Howdy! I’m going to be very busy for the next few days, so I couldn’t really put time into making a new quality post. That being said, I figured it would be disrespectful for me to just reblog old posts considering how I did three times in a row last week. So, luck gracing me out of the blue, I recalled that I had an old short story of mine inside of this computer. It’s really nothing impressive, and since it was an older work of mine, there might be a glaring plothole here or there, and the occasional purple prose. But if anything, it should be of mild interest for you to compare this to my more recent works. And who knows? Maybe you think I improved? It’s a basic tail with a barebones plot (if you can call it that) but it ought to be of mild amusement.

Recent Works:

A Disciple of Zarathustra

“A Price for Dead Men” Part 3

Prelude to: “The Swordsinger”

“The Language of the Trees”

“Blood that Reeks of Iron”

Pick your poison 😀


   Ocean spray splashed against the jagged edges of the promontory that gazed out with a view of the West Ocean. The black stone had withstood there for many a millennia, its coarse surface never living a year in which the waters had not batted against it. Thunder struck out over the distance and a barrage of rain pelted down from the sky. The dark clouds swirled and mingled with one another, leaving the whole of the sky drained of any color that it may have housed in days past. Among claps of thunder one would be able to hear the gallops of a horse upon the soft turf.

Galik sped along the shoreline with droplets of water sliding down his cloak with unending fury. His horse, a brown mare bred for galloping, was indifferent to the booming that went off in the distance. Galik never took his eyes off the road that stood ahead of him. His mind told him that it would be in his best interest to sneak a careful peek at whatever lay behind him—such advice was to be expected from a wanted man.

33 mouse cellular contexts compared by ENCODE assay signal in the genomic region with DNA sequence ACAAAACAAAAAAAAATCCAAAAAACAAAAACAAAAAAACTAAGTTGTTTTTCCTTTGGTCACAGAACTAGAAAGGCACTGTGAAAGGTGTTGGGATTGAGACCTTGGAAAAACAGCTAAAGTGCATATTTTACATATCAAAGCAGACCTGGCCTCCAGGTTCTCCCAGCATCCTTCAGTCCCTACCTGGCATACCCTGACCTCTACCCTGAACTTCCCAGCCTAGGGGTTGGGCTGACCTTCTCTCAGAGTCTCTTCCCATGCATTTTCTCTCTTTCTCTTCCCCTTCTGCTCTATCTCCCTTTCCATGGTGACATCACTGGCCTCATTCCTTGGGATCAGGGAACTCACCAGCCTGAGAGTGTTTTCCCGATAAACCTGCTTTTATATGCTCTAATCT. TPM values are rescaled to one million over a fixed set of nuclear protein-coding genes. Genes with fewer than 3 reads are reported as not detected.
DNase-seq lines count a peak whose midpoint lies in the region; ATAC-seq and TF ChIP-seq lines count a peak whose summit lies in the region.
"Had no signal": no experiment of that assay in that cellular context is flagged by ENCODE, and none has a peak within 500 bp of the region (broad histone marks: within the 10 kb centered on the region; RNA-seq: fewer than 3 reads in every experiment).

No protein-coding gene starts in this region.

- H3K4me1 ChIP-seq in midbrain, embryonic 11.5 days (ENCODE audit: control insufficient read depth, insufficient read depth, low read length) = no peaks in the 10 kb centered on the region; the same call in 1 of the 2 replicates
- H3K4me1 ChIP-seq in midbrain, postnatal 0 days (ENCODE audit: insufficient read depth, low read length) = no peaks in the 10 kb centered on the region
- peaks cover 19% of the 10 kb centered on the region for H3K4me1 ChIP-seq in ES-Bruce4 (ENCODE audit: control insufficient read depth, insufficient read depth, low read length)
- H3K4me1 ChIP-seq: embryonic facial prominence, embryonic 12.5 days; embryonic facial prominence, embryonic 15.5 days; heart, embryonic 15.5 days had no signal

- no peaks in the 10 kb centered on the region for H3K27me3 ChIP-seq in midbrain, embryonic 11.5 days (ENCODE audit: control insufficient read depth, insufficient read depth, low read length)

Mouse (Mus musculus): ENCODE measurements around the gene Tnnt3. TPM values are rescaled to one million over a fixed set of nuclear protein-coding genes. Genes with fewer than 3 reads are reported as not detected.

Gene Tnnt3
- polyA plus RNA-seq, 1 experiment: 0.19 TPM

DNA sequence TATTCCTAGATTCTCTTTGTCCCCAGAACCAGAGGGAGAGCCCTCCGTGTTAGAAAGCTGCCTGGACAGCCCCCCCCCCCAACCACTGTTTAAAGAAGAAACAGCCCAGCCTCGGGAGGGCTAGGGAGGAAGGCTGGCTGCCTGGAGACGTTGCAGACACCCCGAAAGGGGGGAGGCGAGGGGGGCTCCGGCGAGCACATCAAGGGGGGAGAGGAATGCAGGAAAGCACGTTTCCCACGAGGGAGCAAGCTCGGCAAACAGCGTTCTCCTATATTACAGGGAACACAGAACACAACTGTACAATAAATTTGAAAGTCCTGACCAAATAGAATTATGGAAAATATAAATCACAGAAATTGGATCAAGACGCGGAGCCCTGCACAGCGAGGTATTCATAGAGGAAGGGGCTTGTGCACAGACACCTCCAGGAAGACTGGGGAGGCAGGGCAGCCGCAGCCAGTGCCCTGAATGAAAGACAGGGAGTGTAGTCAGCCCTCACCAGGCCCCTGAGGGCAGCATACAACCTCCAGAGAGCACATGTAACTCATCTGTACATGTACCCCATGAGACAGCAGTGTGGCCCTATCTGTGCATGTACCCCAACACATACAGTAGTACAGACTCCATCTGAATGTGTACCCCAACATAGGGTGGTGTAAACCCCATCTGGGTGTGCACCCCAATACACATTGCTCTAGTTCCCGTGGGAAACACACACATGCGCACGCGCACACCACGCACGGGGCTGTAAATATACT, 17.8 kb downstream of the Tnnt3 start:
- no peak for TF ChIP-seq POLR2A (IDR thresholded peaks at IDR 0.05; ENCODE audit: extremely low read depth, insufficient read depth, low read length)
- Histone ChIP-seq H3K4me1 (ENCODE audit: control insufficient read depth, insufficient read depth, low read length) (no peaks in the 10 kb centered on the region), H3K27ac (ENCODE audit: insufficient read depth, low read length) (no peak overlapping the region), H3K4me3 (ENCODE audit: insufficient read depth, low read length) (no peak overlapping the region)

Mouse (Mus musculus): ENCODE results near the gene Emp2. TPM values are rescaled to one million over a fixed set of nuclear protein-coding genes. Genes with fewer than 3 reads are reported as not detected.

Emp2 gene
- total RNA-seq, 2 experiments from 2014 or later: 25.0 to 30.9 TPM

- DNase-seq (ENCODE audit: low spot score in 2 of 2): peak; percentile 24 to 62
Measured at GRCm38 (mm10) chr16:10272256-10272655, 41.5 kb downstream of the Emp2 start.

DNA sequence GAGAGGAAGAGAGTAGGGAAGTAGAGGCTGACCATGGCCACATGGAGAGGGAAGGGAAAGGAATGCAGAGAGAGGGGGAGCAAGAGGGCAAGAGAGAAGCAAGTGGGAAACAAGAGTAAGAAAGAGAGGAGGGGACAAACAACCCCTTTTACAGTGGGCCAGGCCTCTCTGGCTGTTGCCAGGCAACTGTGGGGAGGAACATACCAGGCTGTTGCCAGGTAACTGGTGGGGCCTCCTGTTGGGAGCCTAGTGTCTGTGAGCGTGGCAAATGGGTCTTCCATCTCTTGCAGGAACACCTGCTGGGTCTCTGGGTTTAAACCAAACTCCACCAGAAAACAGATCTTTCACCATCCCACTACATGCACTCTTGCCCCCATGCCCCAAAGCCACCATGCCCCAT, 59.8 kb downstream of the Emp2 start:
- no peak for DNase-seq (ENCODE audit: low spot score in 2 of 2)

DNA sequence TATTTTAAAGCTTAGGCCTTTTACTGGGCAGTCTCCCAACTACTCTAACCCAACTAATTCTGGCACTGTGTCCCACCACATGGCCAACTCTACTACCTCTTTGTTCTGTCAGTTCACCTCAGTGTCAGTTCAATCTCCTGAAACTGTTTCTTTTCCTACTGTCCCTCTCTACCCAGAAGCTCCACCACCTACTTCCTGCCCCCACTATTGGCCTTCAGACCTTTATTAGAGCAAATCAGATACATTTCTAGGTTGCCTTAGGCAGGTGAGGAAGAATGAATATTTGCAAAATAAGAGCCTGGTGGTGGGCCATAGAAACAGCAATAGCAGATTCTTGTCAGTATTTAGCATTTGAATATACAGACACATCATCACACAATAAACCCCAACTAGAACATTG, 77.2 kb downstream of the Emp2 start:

The ocean stirred as though some angered god had decided to unleash its holy wrath upon the world. From the side of his eyes he could catch flashes of light blaring off over to both the horizons that sandwiched him. His mare trampled through mud and raced down the crooked road that was laid out by the rocky cliffs of the promontory. His hand always gripping on to the reins of his steed and his legs bucking under the constant motion of hooves, he looked forward to have at least some semblance of respite soon enough. Maybe then he would be able to think of a plan against Brogandan’s sellswords.

In due time, a path opened along the rough stone that his horse had to trek through. It wasn’t the safest of shortcuts, being a sandy trail only slightly longer than the width of his arm, but it was leagues better than being chased through open terrain. Holding on to the leather cords of his reins, Galik shifted his horse’s body towards the trail. The mare whinnied with the swerve and shook off the rain that clung to its mane.

Sand became runny and dense with the drizzle that it absorbed, causing Galik to take his horse’s descent steadily. He leaned over his saddle and slowed down to a walk with his steed, steering it whenever he caught a stray rock in its path. Rain slid down the dark rocks and gave a gleam to their faces, and whenever he rested his palm there for leverage they would slip off without warning. Puddles formed along the path and Galik shivered under the cheap cloak he’d only bought recently. It was made of only the thinnest linen in the region and could just barely scrape through the tough weather. His boots had been clogged up with rainwater that sloshed among his feet with every step that the steed took.

He raised his head and breathed into one cupped hand. He was blessed with a clearer sight of the oceans than the one he’d seen while still traveling along the promontory. He had likened the sea to a disgruntled god earlier but seeing what he did only confirmed that thought.